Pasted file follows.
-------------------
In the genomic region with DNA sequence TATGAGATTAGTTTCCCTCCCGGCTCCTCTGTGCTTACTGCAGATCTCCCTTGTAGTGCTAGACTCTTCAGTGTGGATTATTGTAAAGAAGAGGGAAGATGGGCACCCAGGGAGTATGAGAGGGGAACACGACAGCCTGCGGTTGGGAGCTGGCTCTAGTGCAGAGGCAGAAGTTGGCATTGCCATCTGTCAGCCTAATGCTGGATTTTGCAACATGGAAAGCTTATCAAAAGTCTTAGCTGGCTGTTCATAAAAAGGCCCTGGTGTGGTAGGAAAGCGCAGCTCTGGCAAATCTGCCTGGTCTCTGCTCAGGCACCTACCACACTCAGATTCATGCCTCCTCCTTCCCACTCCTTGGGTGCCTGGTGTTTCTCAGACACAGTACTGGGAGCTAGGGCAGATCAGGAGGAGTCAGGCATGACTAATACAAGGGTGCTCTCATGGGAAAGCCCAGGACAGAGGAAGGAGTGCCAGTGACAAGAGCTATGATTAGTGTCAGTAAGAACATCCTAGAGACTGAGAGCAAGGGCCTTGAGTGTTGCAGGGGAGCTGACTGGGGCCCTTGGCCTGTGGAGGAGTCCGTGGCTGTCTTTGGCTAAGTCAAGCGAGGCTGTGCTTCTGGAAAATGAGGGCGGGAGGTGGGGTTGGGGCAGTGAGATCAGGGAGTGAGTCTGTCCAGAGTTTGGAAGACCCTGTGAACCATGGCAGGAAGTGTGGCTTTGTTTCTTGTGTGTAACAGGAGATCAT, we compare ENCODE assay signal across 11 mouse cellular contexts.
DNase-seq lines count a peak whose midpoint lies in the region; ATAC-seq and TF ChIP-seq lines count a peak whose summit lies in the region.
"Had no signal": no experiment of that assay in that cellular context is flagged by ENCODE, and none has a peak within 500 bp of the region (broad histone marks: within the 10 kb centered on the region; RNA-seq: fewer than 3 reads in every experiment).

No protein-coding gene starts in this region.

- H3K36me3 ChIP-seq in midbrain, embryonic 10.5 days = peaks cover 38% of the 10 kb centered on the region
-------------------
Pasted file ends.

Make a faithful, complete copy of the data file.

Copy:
In the genomic region with DNA sequence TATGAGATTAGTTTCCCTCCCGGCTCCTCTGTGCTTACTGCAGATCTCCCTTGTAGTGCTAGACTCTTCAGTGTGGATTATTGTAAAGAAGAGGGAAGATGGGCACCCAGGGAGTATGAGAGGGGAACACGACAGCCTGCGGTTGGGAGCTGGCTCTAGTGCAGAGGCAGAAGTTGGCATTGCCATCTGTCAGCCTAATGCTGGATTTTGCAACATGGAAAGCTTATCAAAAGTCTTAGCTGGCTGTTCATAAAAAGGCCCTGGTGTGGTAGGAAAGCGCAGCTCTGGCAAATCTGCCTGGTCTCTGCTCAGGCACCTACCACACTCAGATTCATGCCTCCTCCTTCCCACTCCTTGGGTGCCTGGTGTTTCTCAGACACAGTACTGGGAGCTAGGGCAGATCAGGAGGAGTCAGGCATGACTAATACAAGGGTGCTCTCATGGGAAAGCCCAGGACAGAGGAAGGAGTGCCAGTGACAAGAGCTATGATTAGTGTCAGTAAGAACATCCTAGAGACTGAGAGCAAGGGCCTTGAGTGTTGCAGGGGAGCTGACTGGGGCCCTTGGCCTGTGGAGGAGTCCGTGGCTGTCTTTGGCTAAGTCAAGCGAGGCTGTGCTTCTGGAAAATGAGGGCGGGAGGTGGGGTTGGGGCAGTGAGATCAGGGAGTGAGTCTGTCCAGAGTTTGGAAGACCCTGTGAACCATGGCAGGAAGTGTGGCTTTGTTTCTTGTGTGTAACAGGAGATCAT, we compare ENCODE assay signal across 11 mouse cellular contexts.
DNase-seq lines count a peak whose midpoint lies in the region; ATAC-seq and TF ChIP-seq lines count a peak whose summit lies in the region.
"Had no signal": no experiment of that assay in that cellular context is flagged by ENCODE, and none has a peak within 500 bp of the region (broad histone marks: within the 10 kb centered on the region; RNA-seq: fewer than 3 reads in every experiment).

No protein-coding gene starts in this region.

- H3K36me3 ChIP-seq in midbrain, embryonic 10.5 days = peaks cover 38% of the 10 kb centered on the region